|In the reports, it recommended financial penalties of over VND22.7 trillion (US$1 billion) and asked for the removal or revision of 71 legal documents.— Photo ketoan
HA NOI (VNS)— The State Audit of Viet Nam (SAV) would focus on auditing economic restructuring activities and the efficiency of public investment and assets this year, according to Deputy State Auditor General Le Minh Khai.
Speaking at a conference yesterday, Khai said that the SAV planned to audit 185 units across the country this year, over 20 per cent higher than the number of units audited last year.
These include 14 ministries and central agencies, 35 provinces and cities and 42 State-owned enterprises and commercial banks, plus agencies under the Ministry of National Defence and Party bodies as well as operations at 35 key construction projects funded by Government bonds.
The SAV will look at the management and use of State budget and public assets at the ministries of Finance, Transport, Construction, Agriculture and Rural Development, Natural Resources and Environment, Health, Culture, Sports and Tourism and the State Bank of Viet Nam.
Provinces and cities to be audited include Ha Noi, Vinh Phuc and Ha Nam in the north, Quang Tri, Thua Thien Hue, Nghe An, Binh Dinh, Quang Nam and Da Nang in the central region, and HCM City, Long An, Tay Ninh, Bac Lieu, Soc Trang and Ca Mau in the south.
Major State-owned enterprises on the "hot list" include those operating in chemicals, cement, medicine, railways, steel and paper.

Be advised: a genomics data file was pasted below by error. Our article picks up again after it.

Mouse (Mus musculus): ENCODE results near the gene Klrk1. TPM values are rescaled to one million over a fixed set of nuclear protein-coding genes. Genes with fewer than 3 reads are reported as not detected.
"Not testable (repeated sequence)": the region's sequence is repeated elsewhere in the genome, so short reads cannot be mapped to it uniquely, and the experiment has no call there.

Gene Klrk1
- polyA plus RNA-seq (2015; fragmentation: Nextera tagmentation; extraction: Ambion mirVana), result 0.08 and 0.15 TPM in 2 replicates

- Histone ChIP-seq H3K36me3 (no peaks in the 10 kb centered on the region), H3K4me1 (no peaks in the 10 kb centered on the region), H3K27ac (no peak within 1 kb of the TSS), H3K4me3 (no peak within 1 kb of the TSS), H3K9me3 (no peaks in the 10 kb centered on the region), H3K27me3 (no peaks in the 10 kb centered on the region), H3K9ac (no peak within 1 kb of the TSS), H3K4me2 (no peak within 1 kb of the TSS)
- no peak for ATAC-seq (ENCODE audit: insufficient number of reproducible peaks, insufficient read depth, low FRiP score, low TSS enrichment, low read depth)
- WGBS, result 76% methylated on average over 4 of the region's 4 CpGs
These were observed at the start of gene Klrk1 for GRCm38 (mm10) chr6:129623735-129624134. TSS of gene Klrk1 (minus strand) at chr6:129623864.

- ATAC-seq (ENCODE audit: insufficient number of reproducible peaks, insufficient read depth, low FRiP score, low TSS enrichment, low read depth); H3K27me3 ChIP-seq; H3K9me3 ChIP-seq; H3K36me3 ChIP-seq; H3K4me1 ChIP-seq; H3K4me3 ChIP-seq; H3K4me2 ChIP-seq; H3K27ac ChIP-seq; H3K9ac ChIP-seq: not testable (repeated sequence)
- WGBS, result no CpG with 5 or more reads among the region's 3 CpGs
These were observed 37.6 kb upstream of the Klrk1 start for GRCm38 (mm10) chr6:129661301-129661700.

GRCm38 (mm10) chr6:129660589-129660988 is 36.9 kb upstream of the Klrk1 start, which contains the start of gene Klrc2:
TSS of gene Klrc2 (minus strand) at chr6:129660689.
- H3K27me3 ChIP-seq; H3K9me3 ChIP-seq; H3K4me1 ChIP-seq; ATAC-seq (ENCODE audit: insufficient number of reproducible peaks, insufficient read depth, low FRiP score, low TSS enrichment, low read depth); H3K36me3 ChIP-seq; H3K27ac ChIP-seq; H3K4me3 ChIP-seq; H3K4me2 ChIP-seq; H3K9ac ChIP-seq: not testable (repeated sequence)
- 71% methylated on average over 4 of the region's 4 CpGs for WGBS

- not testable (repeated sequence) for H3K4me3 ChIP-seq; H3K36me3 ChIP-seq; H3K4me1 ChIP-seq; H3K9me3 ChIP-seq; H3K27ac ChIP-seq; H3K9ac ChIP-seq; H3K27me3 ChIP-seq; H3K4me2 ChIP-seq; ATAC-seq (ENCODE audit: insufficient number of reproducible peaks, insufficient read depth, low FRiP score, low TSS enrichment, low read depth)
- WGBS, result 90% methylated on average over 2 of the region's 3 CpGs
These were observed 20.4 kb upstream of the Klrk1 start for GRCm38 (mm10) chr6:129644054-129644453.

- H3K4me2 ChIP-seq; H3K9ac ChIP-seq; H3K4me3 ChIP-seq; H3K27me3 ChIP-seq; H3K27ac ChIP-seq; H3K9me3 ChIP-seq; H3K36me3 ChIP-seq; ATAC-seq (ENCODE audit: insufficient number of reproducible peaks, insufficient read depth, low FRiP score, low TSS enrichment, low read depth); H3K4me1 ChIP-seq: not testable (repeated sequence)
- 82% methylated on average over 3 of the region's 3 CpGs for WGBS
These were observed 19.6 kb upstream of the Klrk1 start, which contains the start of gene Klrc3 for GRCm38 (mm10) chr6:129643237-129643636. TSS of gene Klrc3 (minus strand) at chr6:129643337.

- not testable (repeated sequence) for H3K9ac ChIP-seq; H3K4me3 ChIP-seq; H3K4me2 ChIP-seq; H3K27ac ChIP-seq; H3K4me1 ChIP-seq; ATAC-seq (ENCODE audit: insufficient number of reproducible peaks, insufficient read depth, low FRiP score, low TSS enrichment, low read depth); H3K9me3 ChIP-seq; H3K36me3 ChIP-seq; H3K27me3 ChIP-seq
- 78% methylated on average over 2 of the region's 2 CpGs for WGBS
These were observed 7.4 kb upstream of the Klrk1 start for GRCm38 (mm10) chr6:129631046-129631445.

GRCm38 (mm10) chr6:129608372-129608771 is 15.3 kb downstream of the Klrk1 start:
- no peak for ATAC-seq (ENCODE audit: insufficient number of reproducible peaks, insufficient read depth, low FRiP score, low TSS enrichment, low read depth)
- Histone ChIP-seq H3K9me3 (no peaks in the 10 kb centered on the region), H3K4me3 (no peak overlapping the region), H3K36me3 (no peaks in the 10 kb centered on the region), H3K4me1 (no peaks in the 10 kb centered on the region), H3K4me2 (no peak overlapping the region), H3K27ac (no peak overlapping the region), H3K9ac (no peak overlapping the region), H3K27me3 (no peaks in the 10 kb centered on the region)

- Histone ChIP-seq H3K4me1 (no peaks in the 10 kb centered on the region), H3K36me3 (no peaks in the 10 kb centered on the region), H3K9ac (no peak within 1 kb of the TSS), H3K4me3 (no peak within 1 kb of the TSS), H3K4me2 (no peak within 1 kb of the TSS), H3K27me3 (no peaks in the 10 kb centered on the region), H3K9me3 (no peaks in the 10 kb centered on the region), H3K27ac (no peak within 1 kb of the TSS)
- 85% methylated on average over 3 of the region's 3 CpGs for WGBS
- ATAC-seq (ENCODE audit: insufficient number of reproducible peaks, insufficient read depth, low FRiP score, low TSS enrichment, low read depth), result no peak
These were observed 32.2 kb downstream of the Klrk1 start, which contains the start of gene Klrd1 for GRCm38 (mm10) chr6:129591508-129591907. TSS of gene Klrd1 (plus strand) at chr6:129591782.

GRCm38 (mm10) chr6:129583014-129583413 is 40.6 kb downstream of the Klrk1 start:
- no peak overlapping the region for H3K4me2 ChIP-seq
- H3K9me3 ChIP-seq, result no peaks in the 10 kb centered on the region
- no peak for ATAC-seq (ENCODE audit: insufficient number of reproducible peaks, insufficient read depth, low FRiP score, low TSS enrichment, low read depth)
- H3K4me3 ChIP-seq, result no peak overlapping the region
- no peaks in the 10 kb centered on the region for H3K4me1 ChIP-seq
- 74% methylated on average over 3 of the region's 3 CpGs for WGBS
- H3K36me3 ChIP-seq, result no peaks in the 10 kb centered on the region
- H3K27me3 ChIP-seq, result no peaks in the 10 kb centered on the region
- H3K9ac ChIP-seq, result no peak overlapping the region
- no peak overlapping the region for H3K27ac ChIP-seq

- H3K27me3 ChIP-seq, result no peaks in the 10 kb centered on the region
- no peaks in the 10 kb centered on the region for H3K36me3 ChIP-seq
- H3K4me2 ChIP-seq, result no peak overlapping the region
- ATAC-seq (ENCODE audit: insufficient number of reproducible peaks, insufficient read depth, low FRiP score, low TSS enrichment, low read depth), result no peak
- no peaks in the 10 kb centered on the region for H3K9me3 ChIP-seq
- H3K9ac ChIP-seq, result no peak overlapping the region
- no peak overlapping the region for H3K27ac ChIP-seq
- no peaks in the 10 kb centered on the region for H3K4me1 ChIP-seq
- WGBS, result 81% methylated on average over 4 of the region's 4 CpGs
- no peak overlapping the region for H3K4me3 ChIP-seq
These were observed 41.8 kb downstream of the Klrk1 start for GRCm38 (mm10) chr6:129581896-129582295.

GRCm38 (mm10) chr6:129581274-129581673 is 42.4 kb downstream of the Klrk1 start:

Khai said that of the 42 State-owned corporations to be audited this year, the SAV would focus more attention on insurance and finance institutions.
"This is expected to serve the implementation of the Government's plans to restructure credit institutions and State-owned enterprises before 2015," he said.
Last year, the National Assembly assigned the SAV to manage the use of all Government bonds, and the Office audited 151 units including 34 provinces and cities, 17 ministries and agencies, 32 investment projects and 32 State-owned enterprises and banking institutions.
In the reports, it recommended financial penalties of over VND22.7 trillion (US$1 billion) and asked for the removal or revision of 71 legal documents.
The SAV also transferred five cases to police or State Bank inspectors after finding irregularities. They included alleged capital losses at the Song Da Finance Corporation, an inability to collect debts at the Sea Products Import and Export Corporation and wrongful lending procedures at branches of the Bank for Agriculture and Rural Development.
According to the SAV, about 70 per cent of its post-audit recommendations had been implemented over the years. — VNS